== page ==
Bad roads major drawback

National

Reports by MALUM NALU
POOR road infrastructure and marketing are major obstacles to the development of agriculture in Western Highlands, economist Tiri Kuimbakul says.
He told The National in Mt Hagen on Tuesday that most arable land where food crops could be grown was in areas that were inaccessible.
“Western Highlands has the best road network in the country, but the road conditions are not good for farmers to take their crops out,” Kuimbakul said.
“Most of these farmers in rural areas only grow as much as they need for themselves because there’s no need to produce extra when they can’t sell.
“I’ve seen a lot of farmers gambling and attending to other issues and not taking farming seriously, because there’s no way that they can take their crops to the markets.”
Kuimbakul said he was not referring to sealed roads but roads that were regularly maintained.
He also said Western Highlands needed to organise itself to market its produce.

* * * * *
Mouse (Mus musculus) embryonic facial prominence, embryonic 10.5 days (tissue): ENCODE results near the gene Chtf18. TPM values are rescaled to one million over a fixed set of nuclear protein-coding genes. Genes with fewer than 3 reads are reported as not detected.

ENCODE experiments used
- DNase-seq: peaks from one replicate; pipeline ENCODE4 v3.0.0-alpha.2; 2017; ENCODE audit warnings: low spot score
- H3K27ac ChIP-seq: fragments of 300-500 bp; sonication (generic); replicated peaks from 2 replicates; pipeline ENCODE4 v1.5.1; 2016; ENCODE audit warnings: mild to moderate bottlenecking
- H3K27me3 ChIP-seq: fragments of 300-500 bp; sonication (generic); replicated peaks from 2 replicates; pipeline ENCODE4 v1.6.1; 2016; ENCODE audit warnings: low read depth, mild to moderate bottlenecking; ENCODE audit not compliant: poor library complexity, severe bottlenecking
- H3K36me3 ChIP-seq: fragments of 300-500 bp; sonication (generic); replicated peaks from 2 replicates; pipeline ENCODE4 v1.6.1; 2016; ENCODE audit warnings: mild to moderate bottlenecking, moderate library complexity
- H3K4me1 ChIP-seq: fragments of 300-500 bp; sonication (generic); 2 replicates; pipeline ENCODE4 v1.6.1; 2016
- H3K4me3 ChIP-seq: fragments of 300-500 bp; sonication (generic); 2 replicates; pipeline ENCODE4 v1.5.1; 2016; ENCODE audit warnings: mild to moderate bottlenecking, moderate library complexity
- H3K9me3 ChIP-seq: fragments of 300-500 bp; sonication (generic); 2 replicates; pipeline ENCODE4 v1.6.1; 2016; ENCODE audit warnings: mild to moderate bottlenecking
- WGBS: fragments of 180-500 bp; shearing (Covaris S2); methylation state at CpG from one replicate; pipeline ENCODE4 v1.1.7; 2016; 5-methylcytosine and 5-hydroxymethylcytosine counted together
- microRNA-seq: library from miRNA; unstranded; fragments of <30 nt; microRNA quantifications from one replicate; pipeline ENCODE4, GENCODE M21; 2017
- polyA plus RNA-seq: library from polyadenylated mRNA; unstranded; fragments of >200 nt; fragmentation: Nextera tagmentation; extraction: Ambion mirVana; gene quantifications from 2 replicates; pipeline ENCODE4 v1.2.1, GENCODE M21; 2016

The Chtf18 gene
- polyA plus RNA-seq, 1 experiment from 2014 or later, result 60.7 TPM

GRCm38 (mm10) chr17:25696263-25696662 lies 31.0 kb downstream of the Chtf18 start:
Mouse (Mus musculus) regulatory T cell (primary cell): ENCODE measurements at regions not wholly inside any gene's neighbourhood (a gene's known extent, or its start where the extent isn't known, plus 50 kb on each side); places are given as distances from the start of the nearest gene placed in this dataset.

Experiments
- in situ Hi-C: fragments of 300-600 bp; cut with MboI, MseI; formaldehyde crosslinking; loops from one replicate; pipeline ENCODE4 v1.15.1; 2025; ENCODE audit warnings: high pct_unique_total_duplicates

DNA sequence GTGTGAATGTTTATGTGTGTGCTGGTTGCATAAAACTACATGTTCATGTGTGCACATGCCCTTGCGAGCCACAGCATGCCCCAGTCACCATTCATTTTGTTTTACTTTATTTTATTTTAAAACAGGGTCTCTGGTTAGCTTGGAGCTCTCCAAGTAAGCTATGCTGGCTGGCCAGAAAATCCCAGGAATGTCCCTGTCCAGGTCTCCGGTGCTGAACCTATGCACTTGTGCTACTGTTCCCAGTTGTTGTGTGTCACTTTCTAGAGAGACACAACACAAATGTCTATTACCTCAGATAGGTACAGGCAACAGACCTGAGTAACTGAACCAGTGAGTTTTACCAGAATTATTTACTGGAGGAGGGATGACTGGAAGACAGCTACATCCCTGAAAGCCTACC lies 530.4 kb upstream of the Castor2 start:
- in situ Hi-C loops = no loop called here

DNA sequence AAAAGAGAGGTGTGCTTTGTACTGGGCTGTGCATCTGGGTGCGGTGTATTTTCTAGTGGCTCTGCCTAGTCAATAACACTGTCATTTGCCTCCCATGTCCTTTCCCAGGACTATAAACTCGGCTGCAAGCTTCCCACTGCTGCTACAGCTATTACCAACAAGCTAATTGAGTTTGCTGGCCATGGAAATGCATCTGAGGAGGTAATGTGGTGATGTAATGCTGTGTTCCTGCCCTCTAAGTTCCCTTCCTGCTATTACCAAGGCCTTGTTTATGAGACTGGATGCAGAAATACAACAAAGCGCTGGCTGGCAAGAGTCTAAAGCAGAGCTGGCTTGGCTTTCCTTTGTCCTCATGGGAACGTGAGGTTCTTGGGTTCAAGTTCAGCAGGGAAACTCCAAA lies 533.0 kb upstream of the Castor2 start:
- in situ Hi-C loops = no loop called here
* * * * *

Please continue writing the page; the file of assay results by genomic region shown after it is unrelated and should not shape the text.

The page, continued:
“It should be organised so that farmers should not be wasting their time taking their crops to markets outside of the province,” he said.
“That should be left to the specialists who have the finance and logistics in place and the capacity to bear the risks involved.
“Farmers lack these skills, but because of the absence of proper marketing systems, farmers take it upon themselves to take their crops to outside provinces such as Madang and Lae, Moresby and even the New Guinea Islands.
“They face a lot of risks and were financially affected.”
Kuimbakul said he had interviewed many farmers, who told him that they had not been making money from crops, and so were not committed to growing.
“It’s not that there is no money in crops – it’s just that they spend more time and money trying to take their produce to the market, and spend a lot of money they cannot recoup.”
Despite these, Western Highlands could become PNG’s “food basket”.

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